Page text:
In a statement released by the TID board, directors focused on the report’s usefulness in collating data about new technologies and their effects, as well as the demographics of adopters.
“The survey was designed to encourage the operator to provide their perspective on the impact of precision agriculture technologies. Different farmers will have used different methods of estimating benefits, but the strength of the key findings help justify the farmer’s investment, as well as the benefit of the Growing Forward 2 and current Canadian Agricultural Partnership, in providing information and financial incentives to incrementally incorporate precision agriculture technologies into their operations. The detail of this study, the first of its type we’ve participated in, shows which technologies are being adopted, their effects, the motivations for adopting, and the demographics of adopters.”
The TID consists of 115 to 120 irrigation producers who irrigate more than 80,000 acres. Its irrigation infrastructure also supplies water to several communities and many individuals.
“The study finds the adoption of precision agriculture technologies are enhancing the economics of irrigation farming through increased crop quality and greater yields, decrease inputs, and resulting improved bottom line,” continued the TID board in their statement. “The obstacles of small operators to adopting these technologies makes sense in terms of the economy of scale, but they will need to change for their irrigation farming operations to remain viable. This may be through adopting as they slide into the slipstream of wider availability and lower prices demanded by larger operators, or through working together with larger operators in their rotations.”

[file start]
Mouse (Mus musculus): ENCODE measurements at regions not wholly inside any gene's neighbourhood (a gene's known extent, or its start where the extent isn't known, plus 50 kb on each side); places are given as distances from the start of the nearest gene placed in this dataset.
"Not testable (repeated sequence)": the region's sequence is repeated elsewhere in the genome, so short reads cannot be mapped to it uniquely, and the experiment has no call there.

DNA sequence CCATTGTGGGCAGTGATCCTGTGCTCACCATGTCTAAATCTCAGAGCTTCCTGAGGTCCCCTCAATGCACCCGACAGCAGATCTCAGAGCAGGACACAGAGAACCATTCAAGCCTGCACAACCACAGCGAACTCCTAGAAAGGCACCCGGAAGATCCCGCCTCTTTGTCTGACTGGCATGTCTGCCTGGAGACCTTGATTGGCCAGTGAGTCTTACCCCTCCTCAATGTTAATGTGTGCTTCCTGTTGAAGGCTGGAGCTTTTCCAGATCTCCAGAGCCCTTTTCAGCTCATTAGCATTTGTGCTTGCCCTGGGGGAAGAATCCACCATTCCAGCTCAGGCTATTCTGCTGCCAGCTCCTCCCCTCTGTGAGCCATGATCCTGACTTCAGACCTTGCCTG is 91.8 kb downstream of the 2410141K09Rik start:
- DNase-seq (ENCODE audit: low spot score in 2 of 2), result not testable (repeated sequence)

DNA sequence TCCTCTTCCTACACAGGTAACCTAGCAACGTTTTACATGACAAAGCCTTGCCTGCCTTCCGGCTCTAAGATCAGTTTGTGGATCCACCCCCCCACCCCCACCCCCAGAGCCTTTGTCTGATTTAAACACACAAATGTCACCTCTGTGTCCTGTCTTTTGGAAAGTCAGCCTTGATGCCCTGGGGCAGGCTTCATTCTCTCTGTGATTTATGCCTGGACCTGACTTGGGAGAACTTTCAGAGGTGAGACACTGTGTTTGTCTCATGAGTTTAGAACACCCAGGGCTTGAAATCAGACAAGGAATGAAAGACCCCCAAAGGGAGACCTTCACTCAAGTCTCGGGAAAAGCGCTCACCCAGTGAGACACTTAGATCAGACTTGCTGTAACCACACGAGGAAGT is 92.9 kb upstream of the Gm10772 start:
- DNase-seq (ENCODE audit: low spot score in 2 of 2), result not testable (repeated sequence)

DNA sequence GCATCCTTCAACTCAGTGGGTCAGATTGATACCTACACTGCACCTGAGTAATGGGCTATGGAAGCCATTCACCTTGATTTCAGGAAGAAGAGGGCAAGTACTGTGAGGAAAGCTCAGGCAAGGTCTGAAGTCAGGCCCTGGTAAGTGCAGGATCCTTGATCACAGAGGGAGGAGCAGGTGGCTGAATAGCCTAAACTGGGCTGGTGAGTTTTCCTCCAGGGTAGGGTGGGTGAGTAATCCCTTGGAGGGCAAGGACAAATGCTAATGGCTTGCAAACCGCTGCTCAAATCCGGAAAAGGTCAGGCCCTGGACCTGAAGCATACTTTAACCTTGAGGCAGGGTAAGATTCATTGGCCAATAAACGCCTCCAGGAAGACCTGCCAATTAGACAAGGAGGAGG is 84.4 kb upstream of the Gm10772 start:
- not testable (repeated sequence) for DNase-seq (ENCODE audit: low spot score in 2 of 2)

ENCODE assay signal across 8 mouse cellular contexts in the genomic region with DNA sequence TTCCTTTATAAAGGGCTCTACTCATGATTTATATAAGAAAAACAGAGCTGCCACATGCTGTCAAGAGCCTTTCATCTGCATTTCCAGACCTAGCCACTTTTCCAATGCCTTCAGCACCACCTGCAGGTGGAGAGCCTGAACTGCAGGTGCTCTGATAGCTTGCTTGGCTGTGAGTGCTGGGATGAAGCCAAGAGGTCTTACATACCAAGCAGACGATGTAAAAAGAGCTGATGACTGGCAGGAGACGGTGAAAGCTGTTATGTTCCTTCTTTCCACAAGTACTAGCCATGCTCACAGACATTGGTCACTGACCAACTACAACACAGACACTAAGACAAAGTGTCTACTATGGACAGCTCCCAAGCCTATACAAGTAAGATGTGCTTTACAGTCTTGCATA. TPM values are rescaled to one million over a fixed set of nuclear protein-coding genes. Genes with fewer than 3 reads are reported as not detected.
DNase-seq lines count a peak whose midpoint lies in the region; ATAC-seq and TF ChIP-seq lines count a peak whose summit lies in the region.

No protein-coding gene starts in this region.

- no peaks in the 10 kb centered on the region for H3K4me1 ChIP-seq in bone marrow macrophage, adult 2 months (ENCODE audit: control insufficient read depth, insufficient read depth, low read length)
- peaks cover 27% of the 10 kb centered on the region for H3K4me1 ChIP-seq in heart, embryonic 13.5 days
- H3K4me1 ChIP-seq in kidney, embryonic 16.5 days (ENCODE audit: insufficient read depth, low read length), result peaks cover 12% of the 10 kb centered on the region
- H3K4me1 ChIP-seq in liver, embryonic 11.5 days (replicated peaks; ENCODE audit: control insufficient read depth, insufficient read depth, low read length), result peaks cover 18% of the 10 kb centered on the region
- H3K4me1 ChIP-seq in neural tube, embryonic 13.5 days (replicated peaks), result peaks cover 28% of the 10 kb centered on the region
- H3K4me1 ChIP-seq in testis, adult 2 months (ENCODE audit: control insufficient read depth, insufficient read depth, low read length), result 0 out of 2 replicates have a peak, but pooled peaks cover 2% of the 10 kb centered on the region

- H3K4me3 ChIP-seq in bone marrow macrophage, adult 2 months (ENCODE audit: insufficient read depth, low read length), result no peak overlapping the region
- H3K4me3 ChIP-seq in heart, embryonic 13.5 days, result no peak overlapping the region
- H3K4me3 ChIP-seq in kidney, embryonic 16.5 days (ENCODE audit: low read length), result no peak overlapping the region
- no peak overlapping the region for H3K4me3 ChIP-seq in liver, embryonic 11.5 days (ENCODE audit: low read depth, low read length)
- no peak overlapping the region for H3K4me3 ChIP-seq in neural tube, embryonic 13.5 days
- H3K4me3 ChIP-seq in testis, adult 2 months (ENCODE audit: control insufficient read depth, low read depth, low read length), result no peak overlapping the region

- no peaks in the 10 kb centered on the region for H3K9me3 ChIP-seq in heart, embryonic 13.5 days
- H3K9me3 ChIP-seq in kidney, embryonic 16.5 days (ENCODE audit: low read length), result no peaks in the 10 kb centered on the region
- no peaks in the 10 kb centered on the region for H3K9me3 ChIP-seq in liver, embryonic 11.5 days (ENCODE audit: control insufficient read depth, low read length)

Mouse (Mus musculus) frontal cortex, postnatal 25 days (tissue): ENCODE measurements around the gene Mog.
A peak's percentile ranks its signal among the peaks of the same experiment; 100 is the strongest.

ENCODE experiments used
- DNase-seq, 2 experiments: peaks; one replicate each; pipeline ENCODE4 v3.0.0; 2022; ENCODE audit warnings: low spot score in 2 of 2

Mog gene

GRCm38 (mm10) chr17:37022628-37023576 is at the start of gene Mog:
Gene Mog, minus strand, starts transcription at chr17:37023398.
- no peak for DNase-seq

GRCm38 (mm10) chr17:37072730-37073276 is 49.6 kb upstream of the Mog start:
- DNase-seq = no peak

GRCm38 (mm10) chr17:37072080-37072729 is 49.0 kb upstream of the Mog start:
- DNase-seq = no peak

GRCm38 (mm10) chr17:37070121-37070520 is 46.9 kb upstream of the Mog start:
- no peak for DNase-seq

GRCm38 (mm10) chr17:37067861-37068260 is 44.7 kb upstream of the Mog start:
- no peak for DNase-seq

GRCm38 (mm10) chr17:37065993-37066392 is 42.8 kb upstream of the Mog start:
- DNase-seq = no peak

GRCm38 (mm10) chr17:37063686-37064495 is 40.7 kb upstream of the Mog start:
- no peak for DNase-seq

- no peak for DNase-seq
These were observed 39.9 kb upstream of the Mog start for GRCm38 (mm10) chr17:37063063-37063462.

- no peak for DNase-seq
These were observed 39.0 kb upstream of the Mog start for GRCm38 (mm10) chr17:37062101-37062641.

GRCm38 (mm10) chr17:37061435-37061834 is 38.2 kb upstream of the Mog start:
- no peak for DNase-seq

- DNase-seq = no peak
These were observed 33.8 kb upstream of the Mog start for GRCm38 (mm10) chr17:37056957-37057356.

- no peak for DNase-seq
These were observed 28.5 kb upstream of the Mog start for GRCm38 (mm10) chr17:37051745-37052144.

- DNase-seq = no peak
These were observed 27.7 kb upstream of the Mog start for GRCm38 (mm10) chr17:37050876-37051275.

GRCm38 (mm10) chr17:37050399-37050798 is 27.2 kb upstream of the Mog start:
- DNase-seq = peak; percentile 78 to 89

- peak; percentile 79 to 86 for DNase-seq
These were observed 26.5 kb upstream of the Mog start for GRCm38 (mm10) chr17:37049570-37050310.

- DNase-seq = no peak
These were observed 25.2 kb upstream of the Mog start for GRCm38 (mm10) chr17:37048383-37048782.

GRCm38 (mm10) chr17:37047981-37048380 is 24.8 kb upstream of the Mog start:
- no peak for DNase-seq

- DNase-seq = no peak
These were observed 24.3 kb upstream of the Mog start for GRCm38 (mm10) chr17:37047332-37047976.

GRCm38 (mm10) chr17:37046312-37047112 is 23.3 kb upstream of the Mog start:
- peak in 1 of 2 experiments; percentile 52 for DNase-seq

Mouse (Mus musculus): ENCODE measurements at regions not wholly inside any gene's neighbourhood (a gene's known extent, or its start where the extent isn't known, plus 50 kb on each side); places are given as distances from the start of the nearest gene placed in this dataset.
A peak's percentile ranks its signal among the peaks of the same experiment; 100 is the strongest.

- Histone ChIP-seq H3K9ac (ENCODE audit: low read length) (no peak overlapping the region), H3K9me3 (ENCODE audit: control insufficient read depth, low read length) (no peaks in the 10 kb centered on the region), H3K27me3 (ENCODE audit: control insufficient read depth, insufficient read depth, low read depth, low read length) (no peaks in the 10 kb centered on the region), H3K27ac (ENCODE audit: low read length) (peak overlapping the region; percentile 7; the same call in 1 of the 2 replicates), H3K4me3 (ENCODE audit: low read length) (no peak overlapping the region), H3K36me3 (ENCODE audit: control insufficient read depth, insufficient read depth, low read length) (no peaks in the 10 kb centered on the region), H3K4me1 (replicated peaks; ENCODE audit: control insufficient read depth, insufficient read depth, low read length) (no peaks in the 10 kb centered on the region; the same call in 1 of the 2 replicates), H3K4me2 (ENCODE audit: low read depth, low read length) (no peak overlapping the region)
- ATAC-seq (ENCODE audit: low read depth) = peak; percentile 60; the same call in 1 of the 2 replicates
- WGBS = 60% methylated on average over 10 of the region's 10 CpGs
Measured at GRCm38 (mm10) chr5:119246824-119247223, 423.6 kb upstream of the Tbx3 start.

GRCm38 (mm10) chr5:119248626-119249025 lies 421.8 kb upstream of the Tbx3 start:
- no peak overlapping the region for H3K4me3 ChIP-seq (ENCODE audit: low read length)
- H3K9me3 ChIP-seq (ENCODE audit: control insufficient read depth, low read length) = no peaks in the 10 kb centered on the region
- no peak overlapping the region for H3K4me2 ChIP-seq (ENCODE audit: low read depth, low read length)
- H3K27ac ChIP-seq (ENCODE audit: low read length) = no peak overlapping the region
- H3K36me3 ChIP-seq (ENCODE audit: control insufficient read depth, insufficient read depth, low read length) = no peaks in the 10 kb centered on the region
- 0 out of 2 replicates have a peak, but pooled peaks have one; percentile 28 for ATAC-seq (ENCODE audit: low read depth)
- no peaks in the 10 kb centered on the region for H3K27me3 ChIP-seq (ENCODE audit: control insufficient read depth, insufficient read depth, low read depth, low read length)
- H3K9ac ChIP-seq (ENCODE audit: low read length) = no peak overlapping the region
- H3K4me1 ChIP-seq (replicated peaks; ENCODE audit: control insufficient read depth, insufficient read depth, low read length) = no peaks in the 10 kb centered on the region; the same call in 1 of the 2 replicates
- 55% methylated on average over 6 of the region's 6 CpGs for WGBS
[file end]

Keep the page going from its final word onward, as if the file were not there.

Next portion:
The survey showed that, under precision agriculture, crop yields have increased an average 20 per cent and yearly crop quality has increased by an average of 16 per cent. Yearly reductions in irrigation water, fertilizer, herbicides and pesticides have ranged between 14 and 24 per cent.
“From the small farmer point of view, and for sugar beet growers, some precision agriculture technologies need to be adopted to fully achieve the benefits of significant advancements in seed quality,” said the TID board. “Together with improved seeding and spraying technologies this has resulted in a four-fold decrease in the number of passes, reducing soil compaction, reducing the quantity and toxicity of chemicals (esp. Roundup Ready® products) and keeping a cleaner field to reduce weed seed sources. Farmers have a strong desire to maintain the land and communities they live in through good environmental stewardship and the study results confirm this. The evidence shows that environmental impacts are declining through use of precision agriculture.”
Non-adopters consist entirely of farms of less than 2,000 acres. Those irrigators generally cited the smaller size of their operations, high investment costs and incompatibility of machines as the main reasons for not adopting.
“The ability to provide the benefits of value-added irrigated agriculture to Alberta’s GDP hinges on both the adoption of precision agriculture technologies and the sustainability, supported by the Irrigation Rehabilitation Program, of the irrigation infrastructure managed by the 13 irrigation districts,” maintains the TID board. “Best efficiency and management using precision agriculture technologies require that all inputs including water follow the concept of applying the right product at the right rate, right time and the right place and irrigation delivery standards and the IRP program need to keep up to meet these goals.”
The study was funded by a grant from the Alberta Real Estate Foundation.